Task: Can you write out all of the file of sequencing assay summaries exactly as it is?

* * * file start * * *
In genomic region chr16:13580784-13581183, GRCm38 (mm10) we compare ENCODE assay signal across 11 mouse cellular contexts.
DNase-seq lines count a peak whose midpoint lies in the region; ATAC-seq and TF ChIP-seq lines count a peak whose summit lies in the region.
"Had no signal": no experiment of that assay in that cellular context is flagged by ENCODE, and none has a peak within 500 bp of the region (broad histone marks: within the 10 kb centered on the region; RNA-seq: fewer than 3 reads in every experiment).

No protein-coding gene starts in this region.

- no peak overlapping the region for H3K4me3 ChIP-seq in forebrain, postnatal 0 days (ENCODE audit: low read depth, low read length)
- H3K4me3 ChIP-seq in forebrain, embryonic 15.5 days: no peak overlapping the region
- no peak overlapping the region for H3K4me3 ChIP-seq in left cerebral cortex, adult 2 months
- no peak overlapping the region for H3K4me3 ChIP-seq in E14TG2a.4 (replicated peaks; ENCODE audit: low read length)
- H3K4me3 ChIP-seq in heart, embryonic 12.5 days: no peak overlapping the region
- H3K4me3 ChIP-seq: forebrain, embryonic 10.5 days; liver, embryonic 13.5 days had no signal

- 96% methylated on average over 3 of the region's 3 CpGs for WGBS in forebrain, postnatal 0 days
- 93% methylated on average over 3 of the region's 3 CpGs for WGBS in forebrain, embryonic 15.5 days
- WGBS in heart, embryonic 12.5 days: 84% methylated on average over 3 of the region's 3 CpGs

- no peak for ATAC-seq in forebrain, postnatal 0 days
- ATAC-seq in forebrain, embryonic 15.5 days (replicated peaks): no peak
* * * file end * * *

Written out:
In genomic region chr16:13580784-13581183, GRCm38 (mm10) we compare ENCODE assay signal across 11 mouse cellular contexts.
DNase-seq lines count a peak whose midpoint lies in the region; ATAC-seq and TF ChIP-seq lines count a peak whose summit lies in the region.
"Had no signal": no experiment of that assay in that cellular context is flagged by ENCODE, and none has a peak within 500 bp of the region (broad histone marks: within the 10 kb centered on the region; RNA-seq: fewer than 3 reads in every experiment).

No protein-coding gene starts in this region.

- no peak overlapping the region for H3K4me3 ChIP-seq in forebrain, postnatal 0 days (ENCODE audit: low read depth, low read length)
- H3K4me3 ChIP-seq in forebrain, embryonic 15.5 days: no peak overlapping the region
- no peak overlapping the region for H3K4me3 ChIP-seq in left cerebral cortex, adult 2 months
- no peak overlapping the region for H3K4me3 ChIP-seq in E14TG2a.4 (replicated peaks; ENCODE audit: low read length)
- H3K4me3 ChIP-seq in heart, embryonic 12.5 days: no peak overlapping the region
- H3K4me3 ChIP-seq: forebrain, embryonic 10.5 days; liver, embryonic 13.5 days had no signal

- 96% methylated on average over 3 of the region's 3 CpGs for WGBS in forebrain, postnatal 0 days
- 93% methylated on average over 3 of the region's 3 CpGs for WGBS in forebrain, embryonic 15.5 days
- WGBS in heart, embryonic 12.5 days: 84% methylated on average over 3 of the region's 3 CpGs

- no peak for ATAC-seq in forebrain, postnatal 0 days
- ATAC-seq in forebrain, embryonic 15.5 days (replicated peaks): no peak